The question remains why we do not mention the second goat that was brought on Shavu'os. Particularly, when we bear in mind that the two goats both came to atone for different phases of Tum'as Mikdash ve'Kodashav. Consequently, we ought to insert 'and two goats to atone'?
The answer to this question lies in the fact that the Musaf Tefilah is to replace the Korban Musaf, and the second goat was not brought together with the Musaf-Offering in the early afternoon, but in the morning, or as Rashi explains in Parshas Emor, the one goat was brought as part of the Musaf, the other, together with the Two Loaves.
It is well-known that on Succos, the Kohanim brought a total of seventy bulls, thirteen on the first day, twelve on the second, and so on.
The Rosh points out how easy it is to ascertain how many bulls were brought on any particular day, by bearing in mind that the day plus the number of bulls always add up to fourteen. Hence on day 1, they brought 13 bulls, on day 2, 12; on day 6, they brought 8 bulls, and on day 7, 7.
Easy isn't it!
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AND THEIR MEANING
(Adapted from the Seifer ha'Chinuch)
To Bring the Korban Tamid
Yisrael are commanded to bring, via the services of the servants of Hashem (i.e. the Kohanim), two un-blemished lambs in their first year, as an Olah each day, one in the morning and one in the afternoon, as the Pasuk writes in Pinchas (28:2) "Command B'nei Yisrael and say to them 'My Korban, My bread ... two each day, as a burned-offering, continually".
Ultimately, the onus to fulfill this Mitzvah lies on the Beis-Din ha'Gadol, since they are the ones who issue rulings in Yisrael; they are responsible for all communal matters, as Chazal have said in the Sifri "And you shall say to them" - this entails a warning for the Beis-Din.
A reason for this Mitzvah, based on what the author wrote in Parshas Terumah in Mitzvah 95 (Building the Beis-Hamikdash), is as follows. We are commanded to bring the Tamid twice each day, when the sun rises and when it sets, to instill within ourselves a desire to cleave to Hashem, may He be blessed. For just as a human being has an instinctive need to eat twice a day, morning and evening, for which he needs to prepare his food, so too, should he serve His Creator, to see to His needs and to prepare His food (Kevayachol) twice a day, morning and evening. Because it is not correct for a slave to expend more time and energy tending to his own needs than to the needs of his master.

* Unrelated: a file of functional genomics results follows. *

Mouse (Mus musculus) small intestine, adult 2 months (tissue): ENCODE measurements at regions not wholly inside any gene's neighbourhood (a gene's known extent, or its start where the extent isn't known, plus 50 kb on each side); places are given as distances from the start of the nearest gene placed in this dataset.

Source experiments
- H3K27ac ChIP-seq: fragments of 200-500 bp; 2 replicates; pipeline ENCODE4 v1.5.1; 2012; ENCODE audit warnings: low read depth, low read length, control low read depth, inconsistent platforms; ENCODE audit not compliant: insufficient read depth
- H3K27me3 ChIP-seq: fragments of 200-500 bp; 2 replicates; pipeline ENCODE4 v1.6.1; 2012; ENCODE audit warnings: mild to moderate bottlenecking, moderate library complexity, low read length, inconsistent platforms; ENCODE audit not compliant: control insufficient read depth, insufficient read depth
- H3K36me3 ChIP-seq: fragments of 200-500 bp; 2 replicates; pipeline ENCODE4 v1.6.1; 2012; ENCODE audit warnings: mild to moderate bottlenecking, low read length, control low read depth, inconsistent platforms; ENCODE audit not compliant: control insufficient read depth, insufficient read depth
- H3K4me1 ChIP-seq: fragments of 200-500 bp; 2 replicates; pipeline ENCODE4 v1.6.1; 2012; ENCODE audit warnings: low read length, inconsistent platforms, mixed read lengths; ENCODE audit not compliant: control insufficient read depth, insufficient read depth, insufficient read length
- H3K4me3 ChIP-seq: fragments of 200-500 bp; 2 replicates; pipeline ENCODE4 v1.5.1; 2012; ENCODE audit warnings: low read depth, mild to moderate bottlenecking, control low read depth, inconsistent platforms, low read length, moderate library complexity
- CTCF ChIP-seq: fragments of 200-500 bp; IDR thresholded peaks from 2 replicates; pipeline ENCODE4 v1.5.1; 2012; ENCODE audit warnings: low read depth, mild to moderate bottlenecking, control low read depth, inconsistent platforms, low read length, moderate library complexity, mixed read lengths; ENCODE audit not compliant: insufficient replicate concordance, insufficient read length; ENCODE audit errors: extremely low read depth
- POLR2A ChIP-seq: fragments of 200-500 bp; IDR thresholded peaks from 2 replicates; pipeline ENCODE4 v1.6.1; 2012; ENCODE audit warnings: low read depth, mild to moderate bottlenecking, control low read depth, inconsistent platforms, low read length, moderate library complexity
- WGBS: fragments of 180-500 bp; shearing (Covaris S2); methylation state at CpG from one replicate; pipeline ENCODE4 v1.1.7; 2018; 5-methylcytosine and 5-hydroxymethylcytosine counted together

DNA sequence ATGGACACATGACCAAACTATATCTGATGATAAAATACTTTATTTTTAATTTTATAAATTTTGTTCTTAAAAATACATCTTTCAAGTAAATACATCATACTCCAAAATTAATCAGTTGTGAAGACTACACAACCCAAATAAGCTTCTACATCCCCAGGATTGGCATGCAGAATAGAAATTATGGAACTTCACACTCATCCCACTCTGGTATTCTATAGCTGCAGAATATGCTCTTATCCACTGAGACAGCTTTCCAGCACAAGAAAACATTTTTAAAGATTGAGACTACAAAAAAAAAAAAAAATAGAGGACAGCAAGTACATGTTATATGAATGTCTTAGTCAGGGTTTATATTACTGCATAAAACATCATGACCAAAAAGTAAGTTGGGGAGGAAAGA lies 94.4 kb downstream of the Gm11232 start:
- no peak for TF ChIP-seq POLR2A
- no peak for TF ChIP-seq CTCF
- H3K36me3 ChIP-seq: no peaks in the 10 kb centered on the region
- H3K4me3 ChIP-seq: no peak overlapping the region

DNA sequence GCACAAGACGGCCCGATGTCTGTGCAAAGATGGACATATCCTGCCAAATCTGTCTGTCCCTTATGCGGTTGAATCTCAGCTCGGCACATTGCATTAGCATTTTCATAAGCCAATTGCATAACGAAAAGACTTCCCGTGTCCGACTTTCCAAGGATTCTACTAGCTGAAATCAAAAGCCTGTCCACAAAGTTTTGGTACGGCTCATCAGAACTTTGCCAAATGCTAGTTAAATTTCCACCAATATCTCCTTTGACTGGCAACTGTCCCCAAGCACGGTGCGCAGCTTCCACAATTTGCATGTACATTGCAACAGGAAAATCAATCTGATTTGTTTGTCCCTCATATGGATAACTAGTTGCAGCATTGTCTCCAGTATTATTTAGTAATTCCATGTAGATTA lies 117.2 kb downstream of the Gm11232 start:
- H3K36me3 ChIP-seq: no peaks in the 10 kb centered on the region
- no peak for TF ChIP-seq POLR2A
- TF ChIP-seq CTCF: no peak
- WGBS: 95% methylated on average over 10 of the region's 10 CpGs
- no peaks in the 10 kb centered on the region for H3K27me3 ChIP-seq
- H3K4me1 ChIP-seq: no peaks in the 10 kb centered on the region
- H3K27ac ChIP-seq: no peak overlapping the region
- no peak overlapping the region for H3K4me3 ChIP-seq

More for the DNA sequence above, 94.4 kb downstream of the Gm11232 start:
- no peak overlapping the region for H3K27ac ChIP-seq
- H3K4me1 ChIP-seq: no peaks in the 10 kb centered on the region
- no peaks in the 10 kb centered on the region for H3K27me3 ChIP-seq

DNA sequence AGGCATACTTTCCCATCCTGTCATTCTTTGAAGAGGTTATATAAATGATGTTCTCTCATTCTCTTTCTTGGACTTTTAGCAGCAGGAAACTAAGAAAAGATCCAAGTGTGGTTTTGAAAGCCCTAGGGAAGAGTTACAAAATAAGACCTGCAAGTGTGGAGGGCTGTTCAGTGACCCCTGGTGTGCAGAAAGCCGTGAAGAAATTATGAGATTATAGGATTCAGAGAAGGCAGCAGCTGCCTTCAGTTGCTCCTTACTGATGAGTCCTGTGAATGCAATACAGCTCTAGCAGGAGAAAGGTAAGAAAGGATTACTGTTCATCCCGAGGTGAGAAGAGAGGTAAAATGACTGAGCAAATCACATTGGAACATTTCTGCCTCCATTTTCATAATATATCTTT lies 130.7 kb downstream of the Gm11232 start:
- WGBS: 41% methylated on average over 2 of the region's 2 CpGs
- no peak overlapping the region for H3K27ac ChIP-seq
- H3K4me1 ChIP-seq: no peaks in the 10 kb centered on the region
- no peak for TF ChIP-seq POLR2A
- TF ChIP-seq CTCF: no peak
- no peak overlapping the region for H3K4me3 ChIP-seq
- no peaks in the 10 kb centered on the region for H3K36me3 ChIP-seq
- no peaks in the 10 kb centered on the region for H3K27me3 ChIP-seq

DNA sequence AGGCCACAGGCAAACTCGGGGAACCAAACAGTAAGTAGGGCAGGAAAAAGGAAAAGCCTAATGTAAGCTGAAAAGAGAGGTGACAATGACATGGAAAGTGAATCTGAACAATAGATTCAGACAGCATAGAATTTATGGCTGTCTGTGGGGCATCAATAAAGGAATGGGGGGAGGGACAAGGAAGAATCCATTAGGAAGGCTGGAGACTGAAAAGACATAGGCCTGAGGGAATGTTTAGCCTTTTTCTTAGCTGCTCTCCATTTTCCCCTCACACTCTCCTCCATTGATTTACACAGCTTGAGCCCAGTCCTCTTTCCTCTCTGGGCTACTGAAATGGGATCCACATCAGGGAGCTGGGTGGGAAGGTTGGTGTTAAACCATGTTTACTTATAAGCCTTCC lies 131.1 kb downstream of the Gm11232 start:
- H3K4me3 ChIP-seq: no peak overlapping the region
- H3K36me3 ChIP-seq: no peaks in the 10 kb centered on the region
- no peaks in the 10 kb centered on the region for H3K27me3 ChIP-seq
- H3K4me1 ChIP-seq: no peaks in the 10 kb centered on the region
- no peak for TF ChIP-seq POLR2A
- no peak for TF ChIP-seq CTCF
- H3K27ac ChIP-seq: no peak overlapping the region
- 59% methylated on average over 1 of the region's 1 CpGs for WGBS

By doing this, a person will remember his Creator at all times, which ultimately means that he perfects himself before His Creator and earns His blessings, for He is a G-d of loving-kindness. That is why the Torah writes "Isheh rei'ach nicho'ach la'Hashem" - 'because I said (to do it) and My will was carried out', as Chazal explain. This means that the part of the Korban that goes to Hashem (who does not eat and has no need of our Korbanos) is only because He said so, and when a slave does what his master has commanded him to do, he earns whatever reward his master has in store for him.
Some of the Dinim of the Mitzvah ... Chazal have said that the time to bring the lamb of the morning Tamid is before the sun rises, as soon as the entire eastern horizon has lit up. It happened once in the time of the second Beis-Hamikdash, that the Tamid shel Shachar was delayed, and they only brought it after four hours in the day ... and the time for the afternoon Tamid is from half an hour after midday (from six and a half hours) right up to nightfall. In fact, they would normally Shecht it two hours later at eight and a half hours, and bring it one hour later at nine and a half hours. The two hours delay was to enable the Kohanim to finish bringing the Korbenos Yachid and Tzibur that were waiting to be brought, since with the exception of the Korban Pesach, it was forbidden to bring any Korban after the Tamid shel Bein ha'Arbayim (the afternoon Tamid). The only difference between the Tamid, shel Shachar and the Tamid shel Bein ha'Arbayim was that the former was Shechted on the north-west side of the slaughter-house (in the Azarah) by the second ring, whereas the latter was Shechted in the north-east by the second ring, so that both were Shechted directly opposite the sun ... the other details are discussed in Maseches Tamid, in the second Perek in Yuma and in the Rambam (in the 2nd Perek of Hilchos Temidin).
This Mitzvah applies in the time of the Beis-Hamikdash to the community at large (the Beis-Din ha'Gadol, as we explained earlier), but more directly, to the Kohanim. Should they fail to bring the Tamid each day in its right time, they have negated an Asei, and this also applies to anyone who is aware of the omission (and who is able to do something about it but doesn't).
The Ramban reckons the Tamid shel Shachar and the Tamid shel Bein ha'Arbayim as two separate Mitzvos, seeing as the times neither coincide nor deter each other.
To Bring the Musaf of Shabbos
Yisrael are commanded to bring two lambs as a Korban each Shabbos, as the Torah writes in Pinchas (28:9) "And on the day of Shabbos, two un-blemished lambs in their first year". And it is called the Musaf of Shabbos.
The author already gave a reason for the Mitzvah of the Korban Musaf and its Dinim in Parshas Emor in Mitzvah 299 (The Musaf of Pesach). In this case, it is to remind us of the special character of the Shabbos, that after creating the world in six days, G-d desisted from work on the Shabbos.